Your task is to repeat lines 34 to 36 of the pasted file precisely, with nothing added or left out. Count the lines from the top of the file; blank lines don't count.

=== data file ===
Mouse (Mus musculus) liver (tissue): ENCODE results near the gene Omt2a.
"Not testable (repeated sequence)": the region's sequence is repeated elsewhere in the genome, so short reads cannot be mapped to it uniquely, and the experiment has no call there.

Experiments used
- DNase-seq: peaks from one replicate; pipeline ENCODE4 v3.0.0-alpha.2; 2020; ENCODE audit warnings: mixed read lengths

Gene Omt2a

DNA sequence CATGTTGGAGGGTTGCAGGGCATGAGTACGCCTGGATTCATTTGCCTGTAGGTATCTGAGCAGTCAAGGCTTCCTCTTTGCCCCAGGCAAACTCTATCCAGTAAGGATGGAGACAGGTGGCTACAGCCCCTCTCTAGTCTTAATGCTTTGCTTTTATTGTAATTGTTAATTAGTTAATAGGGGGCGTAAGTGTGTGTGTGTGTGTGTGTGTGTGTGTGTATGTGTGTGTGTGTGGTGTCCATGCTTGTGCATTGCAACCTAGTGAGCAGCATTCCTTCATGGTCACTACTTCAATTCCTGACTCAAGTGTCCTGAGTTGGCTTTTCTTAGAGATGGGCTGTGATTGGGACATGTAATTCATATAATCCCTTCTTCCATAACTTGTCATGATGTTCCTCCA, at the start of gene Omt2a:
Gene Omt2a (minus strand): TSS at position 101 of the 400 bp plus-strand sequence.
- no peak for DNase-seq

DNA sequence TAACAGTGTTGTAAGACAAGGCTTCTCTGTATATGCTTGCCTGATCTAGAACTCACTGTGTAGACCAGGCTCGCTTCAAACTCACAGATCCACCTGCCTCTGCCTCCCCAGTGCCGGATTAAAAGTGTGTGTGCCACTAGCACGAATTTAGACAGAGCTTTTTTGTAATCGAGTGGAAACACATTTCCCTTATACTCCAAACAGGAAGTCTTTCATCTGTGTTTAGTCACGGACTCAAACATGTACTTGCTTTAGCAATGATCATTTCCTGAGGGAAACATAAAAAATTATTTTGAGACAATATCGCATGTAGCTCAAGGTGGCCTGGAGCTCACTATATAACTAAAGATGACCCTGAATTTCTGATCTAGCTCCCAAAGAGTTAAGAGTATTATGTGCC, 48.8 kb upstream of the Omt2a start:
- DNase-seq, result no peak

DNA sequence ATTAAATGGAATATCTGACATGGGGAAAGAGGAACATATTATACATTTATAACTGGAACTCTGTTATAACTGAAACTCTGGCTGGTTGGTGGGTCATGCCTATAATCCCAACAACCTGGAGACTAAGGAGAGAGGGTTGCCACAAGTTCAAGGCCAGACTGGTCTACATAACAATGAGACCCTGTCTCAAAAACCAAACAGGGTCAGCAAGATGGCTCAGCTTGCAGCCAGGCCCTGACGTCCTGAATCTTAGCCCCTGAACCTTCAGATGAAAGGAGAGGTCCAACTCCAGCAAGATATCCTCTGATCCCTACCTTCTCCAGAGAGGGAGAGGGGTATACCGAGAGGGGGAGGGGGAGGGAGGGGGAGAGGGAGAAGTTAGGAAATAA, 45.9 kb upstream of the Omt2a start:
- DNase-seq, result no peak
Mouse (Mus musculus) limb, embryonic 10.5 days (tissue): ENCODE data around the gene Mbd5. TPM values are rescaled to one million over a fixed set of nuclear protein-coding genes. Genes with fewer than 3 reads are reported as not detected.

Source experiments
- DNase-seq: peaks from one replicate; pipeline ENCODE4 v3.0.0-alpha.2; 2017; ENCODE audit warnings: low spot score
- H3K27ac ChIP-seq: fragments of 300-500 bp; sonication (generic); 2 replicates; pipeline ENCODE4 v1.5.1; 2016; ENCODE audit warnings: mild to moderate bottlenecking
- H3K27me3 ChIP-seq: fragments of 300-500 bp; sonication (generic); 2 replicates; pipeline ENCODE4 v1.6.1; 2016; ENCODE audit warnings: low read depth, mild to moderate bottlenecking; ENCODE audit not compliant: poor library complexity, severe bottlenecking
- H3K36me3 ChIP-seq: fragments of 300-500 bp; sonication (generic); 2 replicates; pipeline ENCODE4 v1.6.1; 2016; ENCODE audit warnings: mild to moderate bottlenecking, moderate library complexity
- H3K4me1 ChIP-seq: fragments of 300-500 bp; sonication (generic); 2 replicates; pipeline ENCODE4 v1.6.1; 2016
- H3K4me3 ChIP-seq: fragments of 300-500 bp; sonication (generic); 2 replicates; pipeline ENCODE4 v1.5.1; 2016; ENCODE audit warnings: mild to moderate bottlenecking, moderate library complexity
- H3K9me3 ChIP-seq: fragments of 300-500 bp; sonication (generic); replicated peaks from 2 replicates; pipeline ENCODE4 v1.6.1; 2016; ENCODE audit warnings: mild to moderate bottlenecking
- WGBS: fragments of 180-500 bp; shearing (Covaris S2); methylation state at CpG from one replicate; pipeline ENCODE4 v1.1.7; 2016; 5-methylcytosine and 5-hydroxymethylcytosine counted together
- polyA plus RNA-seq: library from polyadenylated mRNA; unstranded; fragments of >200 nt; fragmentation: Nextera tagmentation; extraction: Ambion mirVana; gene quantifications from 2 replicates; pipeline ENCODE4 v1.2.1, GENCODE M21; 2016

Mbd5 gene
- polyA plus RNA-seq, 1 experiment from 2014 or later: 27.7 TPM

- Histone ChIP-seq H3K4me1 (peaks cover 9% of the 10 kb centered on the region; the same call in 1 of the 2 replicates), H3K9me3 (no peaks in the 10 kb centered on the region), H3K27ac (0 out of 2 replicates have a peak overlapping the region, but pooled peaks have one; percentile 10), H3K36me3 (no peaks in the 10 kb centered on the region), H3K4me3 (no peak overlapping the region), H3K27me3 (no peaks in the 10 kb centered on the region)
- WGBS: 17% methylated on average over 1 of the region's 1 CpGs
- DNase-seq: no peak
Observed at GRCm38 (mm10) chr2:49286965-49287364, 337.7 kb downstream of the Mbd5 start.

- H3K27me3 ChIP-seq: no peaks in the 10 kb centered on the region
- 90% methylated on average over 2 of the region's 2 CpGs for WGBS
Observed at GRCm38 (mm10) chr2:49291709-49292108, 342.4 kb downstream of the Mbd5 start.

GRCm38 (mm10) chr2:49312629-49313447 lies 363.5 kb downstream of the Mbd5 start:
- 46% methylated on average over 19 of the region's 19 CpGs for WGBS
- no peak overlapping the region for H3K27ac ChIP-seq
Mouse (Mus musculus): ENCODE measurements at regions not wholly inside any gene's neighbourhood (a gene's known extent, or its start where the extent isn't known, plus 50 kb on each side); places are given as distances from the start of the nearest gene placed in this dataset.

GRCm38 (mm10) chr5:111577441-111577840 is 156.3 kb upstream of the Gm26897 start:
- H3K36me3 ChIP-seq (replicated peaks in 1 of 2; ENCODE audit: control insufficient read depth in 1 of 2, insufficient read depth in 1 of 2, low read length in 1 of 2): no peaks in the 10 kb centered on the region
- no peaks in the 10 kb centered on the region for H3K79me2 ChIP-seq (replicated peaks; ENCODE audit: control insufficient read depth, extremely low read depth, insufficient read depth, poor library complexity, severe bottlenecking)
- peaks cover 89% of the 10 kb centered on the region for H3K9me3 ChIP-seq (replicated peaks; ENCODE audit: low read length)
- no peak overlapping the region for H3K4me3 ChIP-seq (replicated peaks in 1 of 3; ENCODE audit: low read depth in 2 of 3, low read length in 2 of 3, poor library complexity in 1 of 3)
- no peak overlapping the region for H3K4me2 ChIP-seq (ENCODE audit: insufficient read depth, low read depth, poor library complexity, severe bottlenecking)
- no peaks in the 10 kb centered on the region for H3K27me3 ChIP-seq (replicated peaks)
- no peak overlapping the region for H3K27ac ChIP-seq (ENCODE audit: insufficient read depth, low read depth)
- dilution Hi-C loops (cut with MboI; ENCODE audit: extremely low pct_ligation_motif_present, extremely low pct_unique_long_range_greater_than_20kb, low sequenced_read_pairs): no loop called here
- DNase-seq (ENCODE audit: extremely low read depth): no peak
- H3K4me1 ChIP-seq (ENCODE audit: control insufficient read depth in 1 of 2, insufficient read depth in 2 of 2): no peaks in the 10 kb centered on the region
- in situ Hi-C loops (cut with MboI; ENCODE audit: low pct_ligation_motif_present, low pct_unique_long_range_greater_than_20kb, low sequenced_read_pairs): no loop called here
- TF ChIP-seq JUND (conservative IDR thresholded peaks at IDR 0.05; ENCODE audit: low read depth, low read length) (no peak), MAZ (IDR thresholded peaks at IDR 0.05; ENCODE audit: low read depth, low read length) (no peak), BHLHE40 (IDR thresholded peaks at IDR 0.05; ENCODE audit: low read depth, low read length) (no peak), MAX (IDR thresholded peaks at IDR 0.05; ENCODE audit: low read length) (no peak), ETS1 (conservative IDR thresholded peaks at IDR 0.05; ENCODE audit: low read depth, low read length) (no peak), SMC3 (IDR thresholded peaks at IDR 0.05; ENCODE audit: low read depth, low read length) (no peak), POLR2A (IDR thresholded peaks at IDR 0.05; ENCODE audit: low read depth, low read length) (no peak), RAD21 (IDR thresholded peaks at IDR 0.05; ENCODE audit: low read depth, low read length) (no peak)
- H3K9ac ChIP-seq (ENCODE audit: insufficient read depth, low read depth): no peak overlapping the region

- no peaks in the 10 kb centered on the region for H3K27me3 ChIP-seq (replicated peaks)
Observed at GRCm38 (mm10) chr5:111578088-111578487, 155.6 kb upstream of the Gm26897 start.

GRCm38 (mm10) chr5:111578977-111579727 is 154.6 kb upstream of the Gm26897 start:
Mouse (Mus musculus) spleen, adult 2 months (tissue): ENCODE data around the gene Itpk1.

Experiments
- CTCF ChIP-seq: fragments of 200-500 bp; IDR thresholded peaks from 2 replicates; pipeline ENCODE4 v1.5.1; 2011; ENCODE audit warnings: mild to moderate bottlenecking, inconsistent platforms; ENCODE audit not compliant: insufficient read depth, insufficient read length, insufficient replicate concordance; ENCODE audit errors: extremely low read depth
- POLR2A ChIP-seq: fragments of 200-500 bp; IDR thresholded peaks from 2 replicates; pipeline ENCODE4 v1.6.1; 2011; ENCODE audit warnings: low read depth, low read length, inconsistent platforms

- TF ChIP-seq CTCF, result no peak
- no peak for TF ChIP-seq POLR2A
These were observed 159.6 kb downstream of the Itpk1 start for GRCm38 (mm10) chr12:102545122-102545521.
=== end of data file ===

- 46% methylated on average over 19 of the region's 19 CpGs for WGBS
- no peak overlapping the region for H3K27ac ChIP-seq
Mouse (Mus musculus): ENCODE measurements at regions not wholly inside any gene's neighbourhood (a gene's known extent, or its start where the extent isn't known, plus 50 kb on each side); places are given as distances from the start of the nearest gene placed in this dataset.